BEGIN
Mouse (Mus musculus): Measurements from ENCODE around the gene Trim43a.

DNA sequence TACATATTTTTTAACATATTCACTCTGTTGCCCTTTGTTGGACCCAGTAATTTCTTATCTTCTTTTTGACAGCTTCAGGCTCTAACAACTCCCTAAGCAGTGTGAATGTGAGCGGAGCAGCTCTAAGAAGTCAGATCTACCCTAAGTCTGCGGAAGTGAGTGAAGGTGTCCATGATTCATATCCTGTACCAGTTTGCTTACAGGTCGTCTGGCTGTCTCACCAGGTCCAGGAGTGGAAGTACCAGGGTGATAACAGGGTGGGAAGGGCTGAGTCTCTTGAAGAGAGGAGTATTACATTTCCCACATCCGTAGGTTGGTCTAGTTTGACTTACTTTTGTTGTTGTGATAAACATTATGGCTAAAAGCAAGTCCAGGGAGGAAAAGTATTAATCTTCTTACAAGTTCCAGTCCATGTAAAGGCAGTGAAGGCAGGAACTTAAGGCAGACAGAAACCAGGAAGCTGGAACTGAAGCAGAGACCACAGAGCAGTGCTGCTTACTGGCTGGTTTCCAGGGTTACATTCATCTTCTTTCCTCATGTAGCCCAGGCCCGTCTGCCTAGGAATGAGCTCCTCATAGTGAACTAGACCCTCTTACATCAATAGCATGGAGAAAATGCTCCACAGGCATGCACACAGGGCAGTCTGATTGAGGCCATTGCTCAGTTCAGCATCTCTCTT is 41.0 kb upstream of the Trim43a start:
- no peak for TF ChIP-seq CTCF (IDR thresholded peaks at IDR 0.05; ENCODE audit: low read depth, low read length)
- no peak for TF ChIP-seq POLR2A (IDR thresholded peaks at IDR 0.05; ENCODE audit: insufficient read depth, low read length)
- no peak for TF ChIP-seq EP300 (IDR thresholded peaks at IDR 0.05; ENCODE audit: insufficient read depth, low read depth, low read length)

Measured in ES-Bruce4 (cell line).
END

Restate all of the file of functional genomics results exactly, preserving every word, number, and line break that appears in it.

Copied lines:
Mouse (Mus musculus): Measurements from ENCODE around the gene Trim43a.

DNA sequence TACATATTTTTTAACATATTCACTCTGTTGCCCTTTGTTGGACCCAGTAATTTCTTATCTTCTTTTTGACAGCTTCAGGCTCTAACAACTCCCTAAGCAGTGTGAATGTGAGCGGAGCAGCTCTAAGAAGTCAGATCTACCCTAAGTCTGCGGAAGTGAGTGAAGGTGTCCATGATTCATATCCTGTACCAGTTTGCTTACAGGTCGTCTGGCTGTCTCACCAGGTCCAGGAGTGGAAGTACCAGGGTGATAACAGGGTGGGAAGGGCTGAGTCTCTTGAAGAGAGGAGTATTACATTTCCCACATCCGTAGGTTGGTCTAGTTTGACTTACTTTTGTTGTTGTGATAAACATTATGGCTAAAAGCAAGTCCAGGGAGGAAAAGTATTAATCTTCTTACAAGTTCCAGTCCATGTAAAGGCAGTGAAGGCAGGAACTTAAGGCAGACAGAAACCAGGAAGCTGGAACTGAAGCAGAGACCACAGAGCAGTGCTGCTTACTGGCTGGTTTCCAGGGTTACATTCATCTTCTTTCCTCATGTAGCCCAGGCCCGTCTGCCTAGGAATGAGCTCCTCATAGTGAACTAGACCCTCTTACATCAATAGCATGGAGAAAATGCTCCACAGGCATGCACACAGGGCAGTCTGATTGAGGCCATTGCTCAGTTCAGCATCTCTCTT is 41.0 kb upstream of the Trim43a start:
- no peak for TF ChIP-seq CTCF (IDR thresholded peaks at IDR 0.05; ENCODE audit: low read depth, low read length)
- no peak for TF ChIP-seq POLR2A (IDR thresholded peaks at IDR 0.05; ENCODE audit: insufficient read depth, low read length)
- no peak for TF ChIP-seq EP300 (IDR thresholded peaks at IDR 0.05; ENCODE audit: insufficient read depth, low read depth, low read length)

Measured in ES-Bruce4 (cell line).